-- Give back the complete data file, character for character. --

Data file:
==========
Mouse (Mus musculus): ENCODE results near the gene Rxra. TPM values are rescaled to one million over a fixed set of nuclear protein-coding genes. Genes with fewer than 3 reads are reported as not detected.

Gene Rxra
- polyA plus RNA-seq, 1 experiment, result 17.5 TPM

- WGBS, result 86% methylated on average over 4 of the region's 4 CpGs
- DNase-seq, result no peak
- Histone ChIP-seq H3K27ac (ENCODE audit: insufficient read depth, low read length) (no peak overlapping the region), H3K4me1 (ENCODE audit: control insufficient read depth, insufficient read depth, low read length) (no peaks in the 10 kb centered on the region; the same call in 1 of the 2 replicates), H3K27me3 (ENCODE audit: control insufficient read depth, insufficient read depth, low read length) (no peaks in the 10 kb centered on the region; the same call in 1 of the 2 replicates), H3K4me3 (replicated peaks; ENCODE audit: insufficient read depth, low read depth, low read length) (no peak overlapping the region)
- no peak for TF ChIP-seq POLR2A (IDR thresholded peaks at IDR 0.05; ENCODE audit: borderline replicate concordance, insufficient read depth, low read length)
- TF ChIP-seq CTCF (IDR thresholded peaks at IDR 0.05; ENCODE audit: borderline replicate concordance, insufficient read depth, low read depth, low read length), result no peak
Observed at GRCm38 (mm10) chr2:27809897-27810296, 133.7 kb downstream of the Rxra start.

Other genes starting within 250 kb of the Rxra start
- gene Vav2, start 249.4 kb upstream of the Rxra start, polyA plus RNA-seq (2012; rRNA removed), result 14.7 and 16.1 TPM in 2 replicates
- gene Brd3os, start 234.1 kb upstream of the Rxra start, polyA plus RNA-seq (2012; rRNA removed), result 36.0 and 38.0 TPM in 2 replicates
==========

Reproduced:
Mouse (Mus musculus): ENCODE results near the gene Rxra. TPM values are rescaled to one million over a fixed set of nuclear protein-coding genes. Genes with fewer than 3 reads are reported as not detected.

Gene Rxra
- polyA plus RNA-seq, 1 experiment, result 17.5 TPM

- WGBS, result 86% methylated on average over 4 of the region's 4 CpGs
- DNase-seq, result no peak
- Histone ChIP-seq H3K27ac (ENCODE audit: insufficient read depth, low read length) (no peak overlapping the region), H3K4me1 (ENCODE audit: control insufficient read depth, insufficient read depth, low read length) (no peaks in the 10 kb centered on the region; the same call in 1 of the 2 replicates), H3K27me3 (ENCODE audit: control insufficient read depth, insufficient read depth, low read length) (no peaks in the 10 kb centered on the region; the same call in 1 of the 2 replicates), H3K4me3 (replicated peaks; ENCODE audit: insufficient read depth, low read depth, low read length) (no peak overlapping the region)
- no peak for TF ChIP-seq POLR2A (IDR thresholded peaks at IDR 0.05; ENCODE audit: borderline replicate concordance, insufficient read depth, low read length)
- TF ChIP-seq CTCF (IDR thresholded peaks at IDR 0.05; ENCODE audit: borderline replicate concordance, insufficient read depth, low read depth, low read length), result no peak
Observed at GRCm38 (mm10) chr2:27809897-27810296, 133.7 kb downstream of the Rxra start.

Other genes starting within 250 kb of the Rxra start
- gene Vav2, start 249.4 kb upstream of the Rxra start, polyA plus RNA-seq (2012; rRNA removed), result 14.7 and 16.1 TPM in 2 replicates
- gene Brd3os, start 234.1 kb upstream of the Rxra start, polyA plus RNA-seq (2012; rRNA removed), result 36.0 and 38.0 TPM in 2 replicates